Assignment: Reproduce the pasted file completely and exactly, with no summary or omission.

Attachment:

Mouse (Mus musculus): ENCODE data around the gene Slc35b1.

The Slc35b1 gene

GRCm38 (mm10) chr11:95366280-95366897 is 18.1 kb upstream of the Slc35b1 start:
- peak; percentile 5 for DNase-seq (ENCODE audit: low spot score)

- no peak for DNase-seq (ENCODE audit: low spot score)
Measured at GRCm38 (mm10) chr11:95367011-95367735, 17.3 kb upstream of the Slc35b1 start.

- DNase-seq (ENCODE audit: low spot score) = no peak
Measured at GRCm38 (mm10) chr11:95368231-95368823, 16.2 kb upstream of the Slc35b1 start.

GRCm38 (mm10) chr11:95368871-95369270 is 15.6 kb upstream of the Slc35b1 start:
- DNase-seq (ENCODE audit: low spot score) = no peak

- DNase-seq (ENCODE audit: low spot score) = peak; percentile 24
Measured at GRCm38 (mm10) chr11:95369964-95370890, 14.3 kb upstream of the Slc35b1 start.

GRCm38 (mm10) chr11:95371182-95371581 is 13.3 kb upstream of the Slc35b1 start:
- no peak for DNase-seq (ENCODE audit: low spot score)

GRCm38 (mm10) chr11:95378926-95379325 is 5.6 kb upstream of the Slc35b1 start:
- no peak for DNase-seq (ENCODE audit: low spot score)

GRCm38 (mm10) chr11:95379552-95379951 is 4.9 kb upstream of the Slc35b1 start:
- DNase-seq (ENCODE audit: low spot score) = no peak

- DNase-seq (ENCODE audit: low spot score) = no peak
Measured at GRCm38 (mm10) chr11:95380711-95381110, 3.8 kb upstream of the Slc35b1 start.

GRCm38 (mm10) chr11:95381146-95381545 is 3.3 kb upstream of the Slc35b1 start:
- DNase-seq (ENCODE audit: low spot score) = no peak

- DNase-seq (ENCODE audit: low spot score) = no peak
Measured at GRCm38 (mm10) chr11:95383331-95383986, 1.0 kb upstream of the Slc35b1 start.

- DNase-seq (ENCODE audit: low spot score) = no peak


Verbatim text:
Mouse (Mus musculus): ENCODE data around the gene Slc35b1.

The Slc35b1 gene

GRCm38 (mm10) chr11:95366280-95366897 is 18.1 kb upstream of the Slc35b1 start:
- peak; percentile 5 for DNase-seq (ENCODE audit: low spot score)

- no peak for DNase-seq (ENCODE audit: low spot score)
Measured at GRCm38 (mm10) chr11:95367011-95367735, 17.3 kb upstream of the Slc35b1 start.

- DNase-seq (ENCODE audit: low spot score) = no peak
Measured at GRCm38 (mm10) chr11:95368231-95368823, 16.2 kb upstream of the Slc35b1 start.

GRCm38 (mm10) chr11:95368871-95369270 is 15.6 kb upstream of the Slc35b1 start:
- DNase-seq (ENCODE audit: low spot score) = no peak

- DNase-seq (ENCODE audit: low spot score) = peak; percentile 24
Measured at GRCm38 (mm10) chr11:95369964-95370890, 14.3 kb upstream of the Slc35b1 start.

GRCm38 (mm10) chr11:95371182-95371581 is 13.3 kb upstream of the Slc35b1 start:
- no peak for DNase-seq (ENCODE audit: low spot score)

GRCm38 (mm10) chr11:95378926-95379325 is 5.6 kb upstream of the Slc35b1 start:
- no peak for DNase-seq (ENCODE audit: low spot score)

GRCm38 (mm10) chr11:95379552-95379951 is 4.9 kb upstream of the Slc35b1 start:
- DNase-seq (ENCODE audit: low spot score) = no peak

- DNase-seq (ENCODE audit: low spot score) = no peak
Measured at GRCm38 (mm10) chr11:95380711-95381110, 3.8 kb upstream of the Slc35b1 start.

GRCm38 (mm10) chr11:95381146-95381545 is 3.3 kb upstream of the Slc35b1 start:
- DNase-seq (ENCODE audit: low spot score) = no peak

- DNase-seq (ENCODE audit: low spot score) = no peak
Measured at GRCm38 (mm10) chr11:95383331-95383986, 1.0 kb upstream of the Slc35b1 start.

- DNase-seq (ENCODE audit: low spot score) = no peak